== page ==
This article is part of the Debatable newsletter. You can sign up here to receive it on Tuesdays and Thursdays.
President-elect Joe Biden took the extraordinary step this week of asking Congress to confirm a recently retired general, Lloyd Austin, as his secretary of defense. To get his way, Mr. Biden will need Congress to waive a 1947 federal law meant to ensure that control over the military remains in civilian hands. That has happened only twice, but most recently in 2017 for Gen. James Mattis.
“This is becoming a trend,” Senator Brian Schatz, Democrat of Hawaii, said on Tuesday, “and I don’t like it.”
Why did Mr. Biden put members of his own party in this position, and is General Austin’s appointment worth the controversy it’s already caused in Congress? Here’s what people are saying.
A norm-breaking pick
Before retiring as a four-star general in 2016, Lloyd Austin served for 41 years in the military. He became the top commander of American forces in Iraq in 2010, when the United States still had roughly 50,000 service members there, and oversaw their withdrawal. Four years later, he spearheaded the U.S.-led campaign to defeat the Islamic State in Iraq and Syria.
General Austin is said to be widely respected in the military, but he maintained a lower profile than some of the most prominent generals of the Obama era. For that reason, people close to the transition told The Times that General Austin could fulfill Mr. Biden’s hopes for a Pentagon chief who keeps his policy preferences closer to the vest.
General Austin would also be the first Black defense secretary. More than 70 years after the military became racially integrated, about 16 percent of the 1.3 million active service members are Black, but the institution’s upper echelons are occupied almost entirely by white men. In a survey conducted last fall by Military Times, 53 percent of minority service members said they had seen examples of white nationalism or ideologically driven racism among their fellow troops.
“Black Americans have sacrificed their lives for this country in every war since the Revolutionary War,” the Congressional Black Caucus said in a statement. “Appointing retired Gen. Lloyd Austin to a position of command and authority over the United States military, second only to the president of the United States, is historic and well deserved.”
But others are less enthused about the other extraordinary aspect of the selection. The principle of civilian control over the military goes back to the nation’s founding, and its absence has historically been associated with authoritarian regimes. Between the 1960s and the 2000s, active-duty or retired military officers led the defense ministries of democratic countries in only about 10 percent of cases, according to Peter White, an assistant professor in the department of political science at Auburn University.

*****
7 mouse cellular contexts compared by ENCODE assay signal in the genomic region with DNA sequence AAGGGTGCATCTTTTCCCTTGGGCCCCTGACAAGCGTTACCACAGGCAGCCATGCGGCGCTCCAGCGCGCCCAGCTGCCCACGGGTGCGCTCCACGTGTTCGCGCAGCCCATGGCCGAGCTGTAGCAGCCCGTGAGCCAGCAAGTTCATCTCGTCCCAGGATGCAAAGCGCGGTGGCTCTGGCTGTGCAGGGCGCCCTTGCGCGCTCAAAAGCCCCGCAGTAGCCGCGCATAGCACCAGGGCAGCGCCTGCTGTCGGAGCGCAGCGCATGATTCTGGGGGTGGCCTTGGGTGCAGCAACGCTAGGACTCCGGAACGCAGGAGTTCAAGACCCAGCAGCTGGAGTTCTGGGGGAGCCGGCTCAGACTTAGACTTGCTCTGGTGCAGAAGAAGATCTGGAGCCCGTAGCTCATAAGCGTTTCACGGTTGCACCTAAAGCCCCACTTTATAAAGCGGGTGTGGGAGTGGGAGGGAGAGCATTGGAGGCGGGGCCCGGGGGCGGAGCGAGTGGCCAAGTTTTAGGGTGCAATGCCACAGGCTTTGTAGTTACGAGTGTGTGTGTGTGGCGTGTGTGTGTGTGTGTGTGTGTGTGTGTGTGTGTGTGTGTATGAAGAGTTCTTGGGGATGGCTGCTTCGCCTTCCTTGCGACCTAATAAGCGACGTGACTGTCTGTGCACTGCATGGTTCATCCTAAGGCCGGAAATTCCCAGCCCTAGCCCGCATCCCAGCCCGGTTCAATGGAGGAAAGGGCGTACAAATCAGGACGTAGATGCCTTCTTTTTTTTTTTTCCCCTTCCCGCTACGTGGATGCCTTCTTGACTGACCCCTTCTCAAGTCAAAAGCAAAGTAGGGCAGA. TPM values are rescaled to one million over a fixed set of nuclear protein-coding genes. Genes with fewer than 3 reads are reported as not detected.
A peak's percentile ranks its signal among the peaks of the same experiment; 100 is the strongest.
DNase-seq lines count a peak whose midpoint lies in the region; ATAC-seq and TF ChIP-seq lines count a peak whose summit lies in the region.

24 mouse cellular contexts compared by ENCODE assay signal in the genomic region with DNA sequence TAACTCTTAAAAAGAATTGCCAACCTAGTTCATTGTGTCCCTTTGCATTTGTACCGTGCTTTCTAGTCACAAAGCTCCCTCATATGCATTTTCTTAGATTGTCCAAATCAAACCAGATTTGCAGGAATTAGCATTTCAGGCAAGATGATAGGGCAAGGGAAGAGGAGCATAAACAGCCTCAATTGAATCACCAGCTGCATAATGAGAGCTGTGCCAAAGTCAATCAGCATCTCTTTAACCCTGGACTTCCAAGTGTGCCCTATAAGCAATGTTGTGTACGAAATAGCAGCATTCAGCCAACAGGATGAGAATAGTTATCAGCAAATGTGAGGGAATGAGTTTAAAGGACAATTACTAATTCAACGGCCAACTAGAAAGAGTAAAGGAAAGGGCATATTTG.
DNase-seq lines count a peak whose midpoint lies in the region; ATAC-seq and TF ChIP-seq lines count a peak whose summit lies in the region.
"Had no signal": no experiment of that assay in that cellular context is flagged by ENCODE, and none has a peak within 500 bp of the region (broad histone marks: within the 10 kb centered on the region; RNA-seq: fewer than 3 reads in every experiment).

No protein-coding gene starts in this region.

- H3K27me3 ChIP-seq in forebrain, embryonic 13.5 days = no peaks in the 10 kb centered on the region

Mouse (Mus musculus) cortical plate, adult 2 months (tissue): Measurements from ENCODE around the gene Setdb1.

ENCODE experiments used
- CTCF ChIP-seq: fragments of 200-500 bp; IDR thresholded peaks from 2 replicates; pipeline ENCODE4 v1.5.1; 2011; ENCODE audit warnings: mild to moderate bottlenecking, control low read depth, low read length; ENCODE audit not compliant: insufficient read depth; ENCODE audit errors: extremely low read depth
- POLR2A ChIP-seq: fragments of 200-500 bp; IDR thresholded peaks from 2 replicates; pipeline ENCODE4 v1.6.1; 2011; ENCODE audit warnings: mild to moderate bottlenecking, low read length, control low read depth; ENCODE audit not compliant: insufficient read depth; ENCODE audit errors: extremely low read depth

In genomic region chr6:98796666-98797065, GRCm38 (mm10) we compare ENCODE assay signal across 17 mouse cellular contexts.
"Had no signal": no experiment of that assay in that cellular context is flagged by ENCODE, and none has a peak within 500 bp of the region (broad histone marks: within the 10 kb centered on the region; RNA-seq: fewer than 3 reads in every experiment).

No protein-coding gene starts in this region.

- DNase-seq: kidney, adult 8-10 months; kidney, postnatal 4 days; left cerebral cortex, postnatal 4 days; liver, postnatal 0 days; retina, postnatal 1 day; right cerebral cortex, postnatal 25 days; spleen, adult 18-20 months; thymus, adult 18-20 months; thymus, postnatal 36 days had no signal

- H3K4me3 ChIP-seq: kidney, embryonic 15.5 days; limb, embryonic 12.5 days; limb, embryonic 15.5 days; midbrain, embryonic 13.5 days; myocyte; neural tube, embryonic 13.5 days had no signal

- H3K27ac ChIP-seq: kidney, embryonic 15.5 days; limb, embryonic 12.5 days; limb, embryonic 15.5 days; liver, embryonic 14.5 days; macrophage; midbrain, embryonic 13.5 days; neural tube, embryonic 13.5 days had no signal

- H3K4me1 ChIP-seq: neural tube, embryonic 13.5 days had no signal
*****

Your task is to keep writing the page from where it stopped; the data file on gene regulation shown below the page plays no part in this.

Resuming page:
“Healthy democracies need a division of labor between military leaders, who are trained to follow orders and win battles, and civilian ones, who are tasked with asking hard questions about why those battles are being fought in the first place,” The Times editorial board writes. “That’s why mature democracies around the world have civilians serving in that role.”
Politicians from both parties appear to agree: Senators Elizabeth Warren and Richard Blumenthal, both Democrats who opposed granting a waiver for General Mattis, have said they will likewise oppose granting one for General Austin, and Senators Susan Collins and Tom Cotton, both Republicans, have also expressed deep reservations.
‘The Department of Defense Contractors’
General Austin also has ties to the defense industry that have raised concern. He is a partner at an investment firm that buys military suppliers, and serves on the board of Raytheon, one of the world’s largest weapons makers. Raytheon’s bombs are used to kill civilians in the Saudi-led war in Yemen, which the United Nations has called “the largest humanitarian crisis in the world,” and which Democrats have promised to end.
“If General Austin were to recuse himself from decisions on programs and policies involving Raytheon, he could not carry out large parts of his job as defense secretary,” William Hartung, the director of the Arms and Security Project at the Center for International Policy, told The Intercept.
General Austin is hardly alone in possessing such baggage. As a report from the Project on Government Oversight found in 2018, hundreds of people have passed through the revolving door between the Department of Defense and the corporations it does business with in recent years, which “often confuses what is in the best financial interests of defense contractors — excessively large Pentagon budgets, endless wars and overpriced weapon systems — with what is in the best interest of military effectiveness and protecting citizens.”
Like General Austin, the recently ousted defense secretary Mark Esper also worked at Raytheon, serving as the company’s top lobbyist. (Mr. Esper’s predecessor, Mr. Mattis, served on the board of General Dynamics, another major military contractor.) In a tense exchange with Mr. Esper during his confirmation hearing last year, Senator Warren said that his refusal to recuse himself from all matters involving Raytheon’s financial interests “smacks of corruption, plain and simple.”
[Related: “The Department of Defense Contractors”]